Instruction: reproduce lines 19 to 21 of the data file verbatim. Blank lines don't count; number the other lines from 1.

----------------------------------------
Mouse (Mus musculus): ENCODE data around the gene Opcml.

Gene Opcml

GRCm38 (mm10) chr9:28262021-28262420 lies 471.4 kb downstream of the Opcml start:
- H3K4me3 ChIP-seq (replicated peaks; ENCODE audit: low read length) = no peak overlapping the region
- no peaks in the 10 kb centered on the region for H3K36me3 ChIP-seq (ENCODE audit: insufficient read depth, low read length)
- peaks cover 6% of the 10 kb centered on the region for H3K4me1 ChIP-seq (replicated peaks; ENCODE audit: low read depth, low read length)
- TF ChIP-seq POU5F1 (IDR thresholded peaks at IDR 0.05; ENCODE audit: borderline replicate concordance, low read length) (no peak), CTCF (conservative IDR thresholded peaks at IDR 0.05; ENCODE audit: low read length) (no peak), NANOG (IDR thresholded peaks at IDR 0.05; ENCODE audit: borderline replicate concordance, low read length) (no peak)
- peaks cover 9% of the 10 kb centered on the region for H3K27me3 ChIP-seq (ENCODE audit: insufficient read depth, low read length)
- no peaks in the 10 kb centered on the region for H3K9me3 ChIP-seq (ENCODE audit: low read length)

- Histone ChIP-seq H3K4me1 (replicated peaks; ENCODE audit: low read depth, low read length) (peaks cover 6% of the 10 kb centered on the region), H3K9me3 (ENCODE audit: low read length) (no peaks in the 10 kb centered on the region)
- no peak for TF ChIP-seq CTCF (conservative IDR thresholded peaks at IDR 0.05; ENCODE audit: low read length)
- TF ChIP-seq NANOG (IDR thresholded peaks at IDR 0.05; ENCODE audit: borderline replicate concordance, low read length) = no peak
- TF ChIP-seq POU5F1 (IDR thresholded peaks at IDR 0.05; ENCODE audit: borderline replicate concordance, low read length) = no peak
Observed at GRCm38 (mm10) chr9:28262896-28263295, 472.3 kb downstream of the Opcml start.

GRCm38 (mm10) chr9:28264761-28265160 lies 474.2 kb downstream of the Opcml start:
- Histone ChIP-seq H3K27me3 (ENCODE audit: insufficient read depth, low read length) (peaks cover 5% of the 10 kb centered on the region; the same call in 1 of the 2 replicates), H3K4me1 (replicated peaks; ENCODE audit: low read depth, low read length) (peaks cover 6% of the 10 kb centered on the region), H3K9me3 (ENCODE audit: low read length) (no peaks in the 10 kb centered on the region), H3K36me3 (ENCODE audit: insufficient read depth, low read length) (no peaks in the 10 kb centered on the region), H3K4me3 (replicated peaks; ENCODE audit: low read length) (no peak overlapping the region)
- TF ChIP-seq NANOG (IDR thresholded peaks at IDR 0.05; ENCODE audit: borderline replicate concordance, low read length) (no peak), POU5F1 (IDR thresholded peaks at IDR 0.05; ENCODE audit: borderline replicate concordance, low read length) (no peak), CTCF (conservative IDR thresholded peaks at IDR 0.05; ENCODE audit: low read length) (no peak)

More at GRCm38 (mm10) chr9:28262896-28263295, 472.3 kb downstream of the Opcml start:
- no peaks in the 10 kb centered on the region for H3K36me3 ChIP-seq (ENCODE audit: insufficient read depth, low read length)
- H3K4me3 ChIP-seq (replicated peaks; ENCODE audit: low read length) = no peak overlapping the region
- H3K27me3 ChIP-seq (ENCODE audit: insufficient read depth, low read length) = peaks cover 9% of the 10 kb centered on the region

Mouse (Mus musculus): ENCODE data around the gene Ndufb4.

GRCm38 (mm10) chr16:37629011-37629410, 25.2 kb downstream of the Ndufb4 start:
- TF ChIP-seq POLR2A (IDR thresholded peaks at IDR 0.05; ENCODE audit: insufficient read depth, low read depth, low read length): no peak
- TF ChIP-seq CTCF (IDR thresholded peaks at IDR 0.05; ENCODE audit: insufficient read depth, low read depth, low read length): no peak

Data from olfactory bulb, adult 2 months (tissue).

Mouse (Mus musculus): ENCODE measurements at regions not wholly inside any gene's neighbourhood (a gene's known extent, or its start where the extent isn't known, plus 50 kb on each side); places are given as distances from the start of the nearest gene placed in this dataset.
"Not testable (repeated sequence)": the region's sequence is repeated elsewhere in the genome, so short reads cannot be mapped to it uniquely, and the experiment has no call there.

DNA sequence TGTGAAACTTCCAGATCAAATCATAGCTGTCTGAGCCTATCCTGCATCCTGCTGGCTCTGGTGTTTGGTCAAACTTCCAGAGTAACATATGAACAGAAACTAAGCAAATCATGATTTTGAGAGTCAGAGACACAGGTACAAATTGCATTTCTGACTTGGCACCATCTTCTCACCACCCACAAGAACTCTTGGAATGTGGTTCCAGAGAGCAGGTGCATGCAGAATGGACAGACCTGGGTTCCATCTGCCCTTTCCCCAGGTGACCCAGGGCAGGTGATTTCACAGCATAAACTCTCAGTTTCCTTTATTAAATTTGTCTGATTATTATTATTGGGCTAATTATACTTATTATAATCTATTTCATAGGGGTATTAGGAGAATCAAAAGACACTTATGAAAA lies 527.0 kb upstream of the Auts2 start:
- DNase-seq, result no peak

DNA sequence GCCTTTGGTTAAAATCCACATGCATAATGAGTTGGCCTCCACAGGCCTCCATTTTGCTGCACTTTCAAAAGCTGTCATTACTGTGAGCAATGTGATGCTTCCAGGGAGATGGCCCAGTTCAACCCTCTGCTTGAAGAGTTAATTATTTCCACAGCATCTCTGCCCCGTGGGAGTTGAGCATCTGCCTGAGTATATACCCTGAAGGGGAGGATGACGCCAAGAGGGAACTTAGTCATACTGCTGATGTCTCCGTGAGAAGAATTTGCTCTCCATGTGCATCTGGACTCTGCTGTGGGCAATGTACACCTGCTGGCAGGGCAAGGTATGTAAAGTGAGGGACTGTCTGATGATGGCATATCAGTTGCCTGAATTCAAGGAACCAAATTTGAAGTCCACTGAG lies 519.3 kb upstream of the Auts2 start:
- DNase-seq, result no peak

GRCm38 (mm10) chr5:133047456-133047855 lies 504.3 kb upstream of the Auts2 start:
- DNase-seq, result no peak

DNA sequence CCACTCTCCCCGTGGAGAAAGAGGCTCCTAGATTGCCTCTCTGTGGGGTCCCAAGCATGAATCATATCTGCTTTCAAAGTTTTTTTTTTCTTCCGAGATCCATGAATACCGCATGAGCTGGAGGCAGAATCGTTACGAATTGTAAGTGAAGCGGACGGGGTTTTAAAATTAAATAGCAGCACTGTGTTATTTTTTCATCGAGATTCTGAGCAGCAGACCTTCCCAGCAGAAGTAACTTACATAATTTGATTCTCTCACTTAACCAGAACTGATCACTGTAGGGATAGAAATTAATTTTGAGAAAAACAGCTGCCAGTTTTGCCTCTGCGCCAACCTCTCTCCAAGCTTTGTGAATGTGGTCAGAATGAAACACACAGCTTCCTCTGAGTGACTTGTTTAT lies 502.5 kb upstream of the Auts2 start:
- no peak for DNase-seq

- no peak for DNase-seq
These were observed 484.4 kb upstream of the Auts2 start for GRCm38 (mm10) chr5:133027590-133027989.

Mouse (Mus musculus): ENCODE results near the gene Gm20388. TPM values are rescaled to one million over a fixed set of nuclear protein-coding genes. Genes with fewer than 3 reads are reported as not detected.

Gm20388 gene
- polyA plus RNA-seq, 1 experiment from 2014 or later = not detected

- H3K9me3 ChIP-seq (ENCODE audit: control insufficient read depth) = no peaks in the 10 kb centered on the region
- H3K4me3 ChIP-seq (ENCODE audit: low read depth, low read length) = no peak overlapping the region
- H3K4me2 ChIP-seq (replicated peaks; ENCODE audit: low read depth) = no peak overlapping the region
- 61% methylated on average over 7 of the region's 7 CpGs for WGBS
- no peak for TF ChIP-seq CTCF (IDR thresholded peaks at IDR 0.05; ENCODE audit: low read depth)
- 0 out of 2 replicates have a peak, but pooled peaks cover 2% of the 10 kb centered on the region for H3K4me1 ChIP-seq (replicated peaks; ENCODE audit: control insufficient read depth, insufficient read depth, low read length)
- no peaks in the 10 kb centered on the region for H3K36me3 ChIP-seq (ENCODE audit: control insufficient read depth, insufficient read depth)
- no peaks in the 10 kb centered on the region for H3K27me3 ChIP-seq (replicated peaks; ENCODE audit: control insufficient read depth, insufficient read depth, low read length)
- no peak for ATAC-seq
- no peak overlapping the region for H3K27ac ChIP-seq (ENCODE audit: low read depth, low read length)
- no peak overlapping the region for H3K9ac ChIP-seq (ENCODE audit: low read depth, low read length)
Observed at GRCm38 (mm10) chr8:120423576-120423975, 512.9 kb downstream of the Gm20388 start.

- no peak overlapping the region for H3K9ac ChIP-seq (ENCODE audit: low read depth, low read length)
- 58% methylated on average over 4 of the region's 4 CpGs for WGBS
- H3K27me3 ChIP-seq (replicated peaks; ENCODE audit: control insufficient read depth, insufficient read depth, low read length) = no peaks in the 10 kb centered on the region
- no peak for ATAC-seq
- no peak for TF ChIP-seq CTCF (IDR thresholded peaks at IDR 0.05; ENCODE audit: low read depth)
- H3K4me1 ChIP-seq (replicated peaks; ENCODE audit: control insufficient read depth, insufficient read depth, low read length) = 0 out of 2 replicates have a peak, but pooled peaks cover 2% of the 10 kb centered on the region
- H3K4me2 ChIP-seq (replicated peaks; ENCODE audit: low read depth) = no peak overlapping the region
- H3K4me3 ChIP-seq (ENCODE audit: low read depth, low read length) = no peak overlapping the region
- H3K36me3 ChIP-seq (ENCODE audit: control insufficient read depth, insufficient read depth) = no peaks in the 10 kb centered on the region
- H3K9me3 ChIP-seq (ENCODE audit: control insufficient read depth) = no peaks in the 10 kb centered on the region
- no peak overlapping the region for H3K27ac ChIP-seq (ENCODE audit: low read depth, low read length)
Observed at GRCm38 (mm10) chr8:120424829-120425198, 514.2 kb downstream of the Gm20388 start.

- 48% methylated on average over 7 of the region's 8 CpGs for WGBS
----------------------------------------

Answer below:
- no peaks in the 10 kb centered on the region for H3K36me3 ChIP-seq (ENCODE audit: insufficient read depth, low read length)
- H3K4me3 ChIP-seq (replicated peaks; ENCODE audit: low read length) = no peak overlapping the region
- H3K27me3 ChIP-seq (ENCODE audit: insufficient read depth, low read length) = peaks cover 9% of the 10 kb centered on the region